So, according to the union, it’s the player’s (or agent’s) call when it comes to determining if the cheques are paid in American or Canadian dollars. And, it’s hard to imagine a player not choosing to get paid in the more stable currency — the Yankee dollar. In the NHL, where there are seven teams out of 30 are Canadian, contracts are paid out in U.S. figures — including Canadian players on Canadian teams.

Toronto FC has confirmed that all MLS salaries are in US dollars.

The salaries we see published by the MLS Players Union are all in American dollars. So, if Toronto FC has Designated Player Michael Bradley on for an MLSPU-reported salary of $6.5 million, that’s American dollars. So, as of Thursday’s exchange rate, Bradley’s salary is now at nearly CDN$8.05 million, and going up (in Canadian currency) as the loonie plummets.

Try this as a comparison: At the start of the 2014 MLS season, the Canadian dollar was at 90.2 cents US. So, a year ago, Bradley’s contract was worth about $7.2 million in Canadian bucks. This year, it’s over $8 million. And that’s all because of the plunging dollar.
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Without a CBA in place, there’s a “possibility” union action could see Montreal, DCU forfeit CCL matches

“The Collective Bargaining Agreement is scheduled to expire on January 31, 2015,” Foose wrote in an e-mail. “When it expires, the obligation not to engage in a work stoppage also expires. I do not want to comment on when or if there would be a work stoppage. All I can say is that unless there is a Collective Bargaining Agreement in place, there is always the possibility of a work stoppage.”

The Montreal Impact is scheduled to be in Mexico on Feb. 24, as the team is scheduled to open its two-match CONCACAF Champions League quarter-final with Pachuca. Two days later, D.C. United is scheduled to meet Alajuelense in Costa Rica.

But what if those games are forfeited by the MLS sides — because the players are in a work-stoppage situation?

Unless a new deal is reached quickly, there’s a good chance that there will be no Collective Bargaining Agreement in place between MLS and its players union in February. The current deal expires in January and the sides are only in the first stages of negotiations.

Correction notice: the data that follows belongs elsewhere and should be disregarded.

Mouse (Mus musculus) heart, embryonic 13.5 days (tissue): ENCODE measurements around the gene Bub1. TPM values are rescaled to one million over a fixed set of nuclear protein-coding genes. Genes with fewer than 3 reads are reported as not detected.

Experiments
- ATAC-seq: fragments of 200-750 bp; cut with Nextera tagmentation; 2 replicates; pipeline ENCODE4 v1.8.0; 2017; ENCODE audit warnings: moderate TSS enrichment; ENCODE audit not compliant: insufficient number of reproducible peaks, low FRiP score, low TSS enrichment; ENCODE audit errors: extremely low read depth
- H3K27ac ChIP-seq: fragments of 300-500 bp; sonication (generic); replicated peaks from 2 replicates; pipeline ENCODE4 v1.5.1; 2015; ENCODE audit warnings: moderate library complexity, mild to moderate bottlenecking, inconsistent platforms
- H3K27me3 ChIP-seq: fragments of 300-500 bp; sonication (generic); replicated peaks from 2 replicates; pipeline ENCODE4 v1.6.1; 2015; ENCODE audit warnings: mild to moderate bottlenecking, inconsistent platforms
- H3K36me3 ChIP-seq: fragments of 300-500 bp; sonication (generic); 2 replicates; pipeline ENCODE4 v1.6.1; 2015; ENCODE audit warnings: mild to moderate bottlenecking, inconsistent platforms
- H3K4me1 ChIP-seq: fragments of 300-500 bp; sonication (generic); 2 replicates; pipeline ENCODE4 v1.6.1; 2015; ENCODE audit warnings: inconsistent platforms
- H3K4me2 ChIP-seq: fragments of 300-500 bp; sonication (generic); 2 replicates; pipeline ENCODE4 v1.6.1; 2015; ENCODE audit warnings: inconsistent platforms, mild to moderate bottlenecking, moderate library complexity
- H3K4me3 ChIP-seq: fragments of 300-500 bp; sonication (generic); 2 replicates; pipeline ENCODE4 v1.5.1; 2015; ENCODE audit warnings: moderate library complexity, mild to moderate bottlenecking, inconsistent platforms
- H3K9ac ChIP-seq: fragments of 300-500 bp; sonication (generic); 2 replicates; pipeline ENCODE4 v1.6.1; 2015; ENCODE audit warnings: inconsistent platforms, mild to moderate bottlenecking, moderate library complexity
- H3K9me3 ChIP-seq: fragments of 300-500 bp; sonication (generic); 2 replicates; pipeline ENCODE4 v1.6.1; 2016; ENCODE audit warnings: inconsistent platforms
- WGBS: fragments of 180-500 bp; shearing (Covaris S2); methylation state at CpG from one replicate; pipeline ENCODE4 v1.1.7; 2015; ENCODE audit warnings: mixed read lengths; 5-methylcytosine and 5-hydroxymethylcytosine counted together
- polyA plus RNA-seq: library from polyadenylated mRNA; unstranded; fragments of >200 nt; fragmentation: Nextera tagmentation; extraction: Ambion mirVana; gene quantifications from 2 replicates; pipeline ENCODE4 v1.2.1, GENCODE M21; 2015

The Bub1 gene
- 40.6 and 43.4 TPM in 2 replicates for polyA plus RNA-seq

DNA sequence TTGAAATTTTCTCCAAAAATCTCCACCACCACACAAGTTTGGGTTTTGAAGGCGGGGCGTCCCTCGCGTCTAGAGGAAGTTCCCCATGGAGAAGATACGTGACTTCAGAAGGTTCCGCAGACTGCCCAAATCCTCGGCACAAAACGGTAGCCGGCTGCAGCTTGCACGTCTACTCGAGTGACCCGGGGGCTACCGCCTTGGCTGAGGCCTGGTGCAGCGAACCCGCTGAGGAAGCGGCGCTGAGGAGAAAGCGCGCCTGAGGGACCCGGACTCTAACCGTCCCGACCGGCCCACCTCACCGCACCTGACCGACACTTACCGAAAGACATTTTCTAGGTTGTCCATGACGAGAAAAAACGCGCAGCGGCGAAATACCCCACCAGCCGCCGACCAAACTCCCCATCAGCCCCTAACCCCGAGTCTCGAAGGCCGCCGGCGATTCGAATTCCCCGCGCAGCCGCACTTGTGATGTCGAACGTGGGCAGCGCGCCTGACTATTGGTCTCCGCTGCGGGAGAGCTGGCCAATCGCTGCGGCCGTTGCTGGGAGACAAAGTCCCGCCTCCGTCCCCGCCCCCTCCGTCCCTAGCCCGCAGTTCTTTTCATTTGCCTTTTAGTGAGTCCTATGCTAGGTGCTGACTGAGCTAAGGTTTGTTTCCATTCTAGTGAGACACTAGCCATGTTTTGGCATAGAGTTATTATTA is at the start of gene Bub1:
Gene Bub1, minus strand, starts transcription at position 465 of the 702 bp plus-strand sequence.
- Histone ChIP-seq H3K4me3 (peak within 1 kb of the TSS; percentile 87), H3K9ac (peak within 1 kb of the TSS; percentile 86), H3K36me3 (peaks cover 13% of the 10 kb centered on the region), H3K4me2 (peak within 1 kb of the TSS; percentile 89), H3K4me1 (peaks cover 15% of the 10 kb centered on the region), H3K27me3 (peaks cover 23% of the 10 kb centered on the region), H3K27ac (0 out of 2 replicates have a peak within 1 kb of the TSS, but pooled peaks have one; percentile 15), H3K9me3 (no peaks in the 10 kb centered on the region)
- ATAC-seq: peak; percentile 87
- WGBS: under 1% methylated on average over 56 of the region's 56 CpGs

Now, it needs to be stated that in 2010, when the union and the MLS only came to a deal just days before the start of the league’s regular season, the CCL matches went on unaffected.

But that don’t-play option is open to the players if there is no CBA in place.
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Dear MLS, please kill the No. 4 vs No. 5 playoff game dead

MLSlogoplayoffsFor a guy who writes about soccer as much as I do, loves the game as much as I do, I surprise myself about how many times I wonder if there are too many matches being played.

The world would be a better place without the League Cup (we get to see who the big clubs put on the bench today!), meaningless friendlies, North American summer tours by European clubs… They are like the cheapest of Scotch; too much exposure to these things, and you might get so turned off that you forsake the good stuff, too.

And, if Major League Soccer cared about the integrity of its playoff system, it would do the world a favour and jettison the No. 4 vs. No. 5 conference playoff games.

Wednesday’s match, which saw FC Dallas end the Whitecaps season with a 2-1 win, was another example of why the No. 4 vs. No. 5 playoff game is a massive issue. The announced attendance was 10,279. Almost Chivas bad. But, as anyone in Sports Marketing 101 would tell you, what do you expect when a team is expected to sell playoff tickets for a game that happens on a midweek evening, just three days after the regular season ends?
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Turfgate: Canadian Soccer Association will argue Ontario tribunal has no right to rule on Women’s World Cup venues in other provinces

fwwc2015_oe_4ct_lThe Canadian Soccer Association and its lawyers are prepared to argue that the Human Rights Tribunal of Ontario has no jurisdiction to hear a complaint that the use of turf surfaces at the 2015 Women’s World Cup is an example of gender inequality.

That’s because the HRTO is a provincial body, not a federal one. And, because five of the six venues for the Women’s World Cup are outside of the province of Ontario, the question is why the HRTO would hear the case in the first place. The final will be held at BC Place in Vancouver. More games will be held in Alberta — at Edmonton’s Commonwealth Stadium — than any other host city. So why hear the case in Ontario?

Sean Hern, a lawyer with the Farris, Vaughan, Wills & Murphy LLP firm that’s representing the CSA, says it’s the legal question that his side will press at the tribunal. In a conference call held Wednesday, he said it is “unclear how tribunal would have jurisdiction over playing surfaces and stadiums in another province.”

In the minds of the CSA and its lawyers it’s “likely” that the HRTO does not have jurisdiction over what goes on in other provinces, and Hern says it’s a matter that will be argued.

A group of elite women’s players have applied to the HRTO to hear their pleas for the 2015 WWC to not be held on artificial turf. They claim it’s a second-class surface which causes more injuries than playing on grass. But the CSA claims that turf surfaces designated as FIFA two-star are first-class, and are allowed by the sport’s governing body.